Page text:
Assess: Assess current practices through reflection and seeking structured feedback
PLCs shared their theories of action and sought feedback using the Giving and Receiving Feedback tenets. Educators then returned to their PLCs to study the Educator Competencies for Personalized, Learner-Centered Environments and take steps to determine their assets and areas for growth as they began implementation. Educators were then introduced to Learning Couture’s Customizing Learning Platform, where they created their own Learner Profile and completed a self-assessment of their practices. The principal chose this platform to foster an asset-based growth orientation with adult learners, grounded in universal design and culturally-responsive teaching and learning practices, so the teachers could experience these practices firsthand while using them with students. This process also included designing a personalized learning plan, including setting a learning intention, determining how best to access and engage in new learning through resources and collaborative activities, and expressing that new learning by applying it to instructional practices.
Grow: Developing targeted skills through personalized, flexible, job-embedded professional learning
Throughout the PDSA process, LCMS educators discovered more about themselves as learners by completing a learner profile and identified knowledge and skills they wanted to expand through their asset scans. Teachers then chose learning opportunities that fit their target strategies, context, modality preferences, and learning needs. Learning opportunities ranged from playlists to modules to micro-credentials from Digital Promise or to other resources where teachers learned about the strategies they planned to implement in their Theory of Action. Example resources that support both the adult learners’ needs and the focus on engagement and challenge included:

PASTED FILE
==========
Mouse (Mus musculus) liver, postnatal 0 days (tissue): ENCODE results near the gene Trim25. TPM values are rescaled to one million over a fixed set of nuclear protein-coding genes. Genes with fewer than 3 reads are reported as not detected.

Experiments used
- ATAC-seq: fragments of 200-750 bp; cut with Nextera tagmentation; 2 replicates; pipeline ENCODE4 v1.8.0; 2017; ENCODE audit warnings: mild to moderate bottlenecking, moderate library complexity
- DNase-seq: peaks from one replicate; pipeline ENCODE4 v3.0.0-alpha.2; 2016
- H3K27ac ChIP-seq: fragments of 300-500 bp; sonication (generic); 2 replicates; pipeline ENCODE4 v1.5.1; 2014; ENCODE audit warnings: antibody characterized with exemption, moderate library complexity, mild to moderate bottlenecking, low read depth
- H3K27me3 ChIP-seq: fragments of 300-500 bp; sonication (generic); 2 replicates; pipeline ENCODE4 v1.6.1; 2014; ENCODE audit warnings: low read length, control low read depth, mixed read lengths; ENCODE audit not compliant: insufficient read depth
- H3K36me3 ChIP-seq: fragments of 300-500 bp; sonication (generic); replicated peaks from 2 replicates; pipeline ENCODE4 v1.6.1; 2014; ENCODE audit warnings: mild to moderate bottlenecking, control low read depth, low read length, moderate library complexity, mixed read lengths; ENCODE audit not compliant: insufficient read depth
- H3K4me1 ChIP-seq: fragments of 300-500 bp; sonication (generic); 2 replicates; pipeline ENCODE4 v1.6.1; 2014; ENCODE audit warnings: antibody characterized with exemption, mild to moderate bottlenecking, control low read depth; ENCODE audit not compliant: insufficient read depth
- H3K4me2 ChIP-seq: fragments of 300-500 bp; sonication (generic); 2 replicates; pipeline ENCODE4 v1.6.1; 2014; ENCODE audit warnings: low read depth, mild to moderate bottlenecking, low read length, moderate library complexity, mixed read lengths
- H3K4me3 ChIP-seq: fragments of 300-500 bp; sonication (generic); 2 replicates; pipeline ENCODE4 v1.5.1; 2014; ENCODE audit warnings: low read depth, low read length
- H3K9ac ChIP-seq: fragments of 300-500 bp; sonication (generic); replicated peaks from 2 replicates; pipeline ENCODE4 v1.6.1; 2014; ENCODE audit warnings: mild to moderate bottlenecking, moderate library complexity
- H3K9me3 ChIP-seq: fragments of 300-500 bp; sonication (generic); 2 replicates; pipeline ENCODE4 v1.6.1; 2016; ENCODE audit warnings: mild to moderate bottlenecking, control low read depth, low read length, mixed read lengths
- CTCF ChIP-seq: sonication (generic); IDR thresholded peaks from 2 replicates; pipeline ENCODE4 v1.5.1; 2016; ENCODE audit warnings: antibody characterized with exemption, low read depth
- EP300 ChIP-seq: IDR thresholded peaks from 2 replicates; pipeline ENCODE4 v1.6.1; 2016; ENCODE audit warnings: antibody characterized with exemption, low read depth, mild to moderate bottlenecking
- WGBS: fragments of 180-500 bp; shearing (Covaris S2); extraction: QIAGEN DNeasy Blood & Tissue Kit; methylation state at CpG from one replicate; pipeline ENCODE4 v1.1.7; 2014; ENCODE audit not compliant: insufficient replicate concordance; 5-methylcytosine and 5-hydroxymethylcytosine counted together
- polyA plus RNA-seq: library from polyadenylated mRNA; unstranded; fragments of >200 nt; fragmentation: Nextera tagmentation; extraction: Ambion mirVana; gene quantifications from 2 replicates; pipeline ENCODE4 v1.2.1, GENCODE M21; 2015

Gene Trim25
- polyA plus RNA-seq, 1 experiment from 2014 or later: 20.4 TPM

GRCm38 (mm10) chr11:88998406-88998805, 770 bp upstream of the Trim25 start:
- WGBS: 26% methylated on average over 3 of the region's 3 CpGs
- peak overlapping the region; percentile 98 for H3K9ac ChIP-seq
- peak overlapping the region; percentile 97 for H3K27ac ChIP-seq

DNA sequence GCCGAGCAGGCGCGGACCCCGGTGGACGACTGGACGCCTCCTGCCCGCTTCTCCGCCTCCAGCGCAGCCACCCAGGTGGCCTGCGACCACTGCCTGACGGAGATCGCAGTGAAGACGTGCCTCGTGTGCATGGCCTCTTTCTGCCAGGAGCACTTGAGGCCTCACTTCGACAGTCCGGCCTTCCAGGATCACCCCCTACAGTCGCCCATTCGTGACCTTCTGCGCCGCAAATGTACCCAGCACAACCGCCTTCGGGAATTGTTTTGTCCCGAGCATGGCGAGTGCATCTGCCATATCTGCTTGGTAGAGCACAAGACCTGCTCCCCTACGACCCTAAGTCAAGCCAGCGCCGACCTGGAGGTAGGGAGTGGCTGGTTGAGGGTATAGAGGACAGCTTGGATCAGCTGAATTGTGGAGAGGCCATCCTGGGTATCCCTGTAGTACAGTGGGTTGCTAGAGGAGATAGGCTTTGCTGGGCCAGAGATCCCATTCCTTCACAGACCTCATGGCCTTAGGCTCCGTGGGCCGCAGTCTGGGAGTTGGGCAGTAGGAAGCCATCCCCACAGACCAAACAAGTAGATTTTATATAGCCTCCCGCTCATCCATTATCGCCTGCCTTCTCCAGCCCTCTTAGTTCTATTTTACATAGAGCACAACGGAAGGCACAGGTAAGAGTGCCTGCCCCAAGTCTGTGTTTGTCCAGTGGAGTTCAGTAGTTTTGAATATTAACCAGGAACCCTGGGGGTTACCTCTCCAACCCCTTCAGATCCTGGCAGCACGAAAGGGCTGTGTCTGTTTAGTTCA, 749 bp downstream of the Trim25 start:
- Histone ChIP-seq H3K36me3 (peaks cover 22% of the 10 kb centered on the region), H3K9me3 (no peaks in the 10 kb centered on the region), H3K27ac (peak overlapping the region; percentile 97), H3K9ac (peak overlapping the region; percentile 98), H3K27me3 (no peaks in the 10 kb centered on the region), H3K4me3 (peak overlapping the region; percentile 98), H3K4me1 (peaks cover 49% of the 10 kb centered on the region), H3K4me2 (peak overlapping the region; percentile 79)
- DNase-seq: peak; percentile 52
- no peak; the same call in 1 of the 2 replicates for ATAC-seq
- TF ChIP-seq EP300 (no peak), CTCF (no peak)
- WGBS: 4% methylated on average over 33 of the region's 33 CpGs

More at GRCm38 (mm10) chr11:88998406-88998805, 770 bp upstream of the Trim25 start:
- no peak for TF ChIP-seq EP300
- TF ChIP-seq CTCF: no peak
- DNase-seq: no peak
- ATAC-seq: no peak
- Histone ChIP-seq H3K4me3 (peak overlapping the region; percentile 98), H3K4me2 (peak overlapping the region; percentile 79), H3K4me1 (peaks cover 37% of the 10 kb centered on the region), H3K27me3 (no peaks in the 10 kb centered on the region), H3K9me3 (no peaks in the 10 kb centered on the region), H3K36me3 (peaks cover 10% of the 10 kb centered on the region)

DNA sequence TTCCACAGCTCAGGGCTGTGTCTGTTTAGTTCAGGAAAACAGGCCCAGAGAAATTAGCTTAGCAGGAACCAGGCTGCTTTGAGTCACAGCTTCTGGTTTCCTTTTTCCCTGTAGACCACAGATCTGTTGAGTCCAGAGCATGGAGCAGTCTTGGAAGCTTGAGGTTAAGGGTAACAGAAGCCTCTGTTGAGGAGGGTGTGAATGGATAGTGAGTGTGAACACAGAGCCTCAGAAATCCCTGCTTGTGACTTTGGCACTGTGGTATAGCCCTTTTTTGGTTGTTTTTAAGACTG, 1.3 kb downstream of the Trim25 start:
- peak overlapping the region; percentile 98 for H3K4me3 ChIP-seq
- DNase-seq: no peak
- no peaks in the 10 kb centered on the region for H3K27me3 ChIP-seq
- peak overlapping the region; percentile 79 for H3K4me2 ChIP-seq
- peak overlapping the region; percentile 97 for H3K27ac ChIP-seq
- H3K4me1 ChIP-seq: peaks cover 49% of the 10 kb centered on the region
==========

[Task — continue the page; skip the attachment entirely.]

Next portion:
- If Equity Is a Priority, UDL Is a Must (podcast)
- Facilitating Learning in a Student-Driven Environment (video)
- Question Formulation Technique Steps and Video Guide and the Lesson Planning Workbook
- Anti-Bias Instruction (micro-credential)
- Social Justice Talk: Strategies for Teaching Critical Awareness (book)
Experiment: Test and affirm new practices through iterative cycles of experimentation
Working in their selected PLCs, LCMS educators used the Educator Competencies’ Reflection Tool for Prioritized Competencies as a model to reflect and then create look-fors tied to the strategies in their Theory of Action. Using the Giving and Receiving Feedback tenets, teachers sought feedback from their peers to select look-fors and determine quality criteria for implementation during instructional cycles. Next, they engaged in rapid cycles of experimentation using a PDSA cycle to build new moves. To ensure accountability and support, each educator chose a partner to meet with each week to discuss application of new knowledge, skills, and dispositions, to observe (Classroom Observation Tools and Techniques) each other’s practice, or to plan refinements to improve practices.
Sustain: Make habits visible and reinforce desired shifts
As LCMS educators engaged in rapid cycles of experimentation, they used the Ladder of Inference to remind themselves of their mental models and to increase their receptivity to the structured peer coaching protocol, The Ladder of Inference Questioning Strategies. They did this every two weeks during meetings with their partners in order to continually surface mental models and existing habits. Teachers experienced cognitive dissonance as they discovered unwanted habits that were slowing their progress. Working with their partners using the Giving and Receiving Feedback tenets, educators intentionally worked to shift these undesirable habits through resources such as How to Form a New Habit and How to Change a Habit, or by choosing several of these 18 tricks. Note: Additional job-embedded professional learning was needed throughout the learning cycle as teachers continued to refine their practice.